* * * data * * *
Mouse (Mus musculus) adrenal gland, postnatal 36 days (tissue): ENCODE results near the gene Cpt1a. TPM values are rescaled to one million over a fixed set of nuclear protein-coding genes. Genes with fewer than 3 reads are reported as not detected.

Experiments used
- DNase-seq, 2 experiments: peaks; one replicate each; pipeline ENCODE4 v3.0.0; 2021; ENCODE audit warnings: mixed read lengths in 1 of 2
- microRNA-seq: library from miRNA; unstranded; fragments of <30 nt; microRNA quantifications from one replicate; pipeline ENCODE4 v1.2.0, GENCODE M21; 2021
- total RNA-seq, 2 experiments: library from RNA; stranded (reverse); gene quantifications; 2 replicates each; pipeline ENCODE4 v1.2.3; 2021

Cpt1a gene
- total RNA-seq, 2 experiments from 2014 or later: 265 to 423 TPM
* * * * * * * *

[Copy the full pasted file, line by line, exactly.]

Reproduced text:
Mouse (Mus musculus) adrenal gland, postnatal 36 days (tissue): ENCODE results near the gene Cpt1a. TPM values are rescaled to one million over a fixed set of nuclear protein-coding genes. Genes with fewer than 3 reads are reported as not detected.

Experiments used
- DNase-seq, 2 experiments: peaks; one replicate each; pipeline ENCODE4 v3.0.0; 2021; ENCODE audit warnings: mixed read lengths in 1 of 2
- microRNA-seq: library from miRNA; unstranded; fragments of <30 nt; microRNA quantifications from one replicate; pipeline ENCODE4 v1.2.0, GENCODE M21; 2021
- total RNA-seq, 2 experiments: library from RNA; stranded (reverse); gene quantifications; 2 replicates each; pipeline ENCODE4 v1.2.3; 2021

Cpt1a gene
- total RNA-seq, 2 experiments from 2014 or later: 265 to 423 TPM